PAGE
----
3. LHP- Tony Cingrani (23)

Louisville (AAA) 0.00 ERA, 0.35 WHIP, 3 HA. 2 BB. 26 K in 14.1 IP (3 starts)

Cincinnati (MLB) 3.27 ERA, 1.03 WHIP, 25 HA, 7 HRA, 9 BB, 41 K in 33 IP (6 starts)

Cingrani was optioned back to Louisville over the weekend after a very successful run in the Reds’ rotation. Armed really with only two pitches, most assumed that the former reliever at Rice would fill the same role upon reaching the big leagues. Instead, Cingrani carried a tremendous start to the season at Triple-A over to a strong run with the Reds.

In his six starts in Cincinnati, Cingrani posted 11.81 striekouts per nine innings and kept his walk rate in check. He was victimized by the longball, however, which is a product not only of the dimensions of Great American Ballpark, but of a hurler taking on big league competition without an effective breaking pitch. The Reds have seen what he can do and are most certainly impressed. The mission as he returns to Louisville is to develop his slider so it becomes a serviceable offering. Without it, he may find himself slotted into a relief role in the future.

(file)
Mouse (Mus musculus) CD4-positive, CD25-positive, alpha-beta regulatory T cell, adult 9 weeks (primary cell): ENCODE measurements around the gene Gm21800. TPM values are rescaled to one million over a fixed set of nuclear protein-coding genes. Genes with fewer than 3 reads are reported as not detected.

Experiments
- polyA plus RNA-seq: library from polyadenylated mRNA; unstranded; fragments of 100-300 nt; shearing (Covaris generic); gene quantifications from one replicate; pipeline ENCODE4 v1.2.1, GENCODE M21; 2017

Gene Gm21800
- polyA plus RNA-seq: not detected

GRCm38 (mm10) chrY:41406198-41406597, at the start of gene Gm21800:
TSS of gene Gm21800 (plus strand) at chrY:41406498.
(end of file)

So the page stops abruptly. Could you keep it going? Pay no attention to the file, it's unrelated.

4. RHP- Daniel Corcino (22)

Louisville (AAA) 7.20 ERA, 1.91 WHIP, 49 HA, 5 HRA, 18 BB, 27 K in 35 IP (8 G, 7 GS)

There was plenty of buzz surrounding Corcino after a strong 2012 season at Double-A Pensacola, but his first foray into Triple-A competition has been rough. Corcino is a short but solid right hander with three above average pitches, and last season held opponents to a .213 batting average, which was in line with what he had done at the lower levels as well.

As promising as he looked in 2012 and prior, Corcino has looked that bad in 2013. His strikeout rate is down below seven per nine innings and he’s walking better than four-and-a-half at the same time. Meanwhile, he’s not fooling anyone when they do make contact, as the opposition is feasting at the plate to the tune of a .325 batting average against. Corcino got away with middling command in the low minors, but the higher level of competition is making him pay for missing his spots. As long as he makes the needed adjustments, this should just be speed bump on Corcino’s developmental path.

5. RHP- Nick Travieso (19)

Travieso made his professional debut with 21 innings of Rookie League action in 2012 after the Reds made him the 14th overall selection of last June’s draft out of a Florida high school. He features a mid-90s fastball that can reach 97 mph and a sharp slider and at just 19 years old, the Reds figure more velocity may come as his body matures. Cincinnati has elected to keep Travieso in Arizona on extended Spring Training to start the season, as they take a cautious approach with the talented right arm of this young hurler. Expect to see him in Class-A Dayton at some point this season. They will look to develop him as a starter and feel he has the potential to work in the front end of a rotation in the future.

Tags: Billy Hamilton Cincinnati Reds Daniel Corcino Nick Travieso Robert Stephenson Tony Cingrani

comments powered by Disqus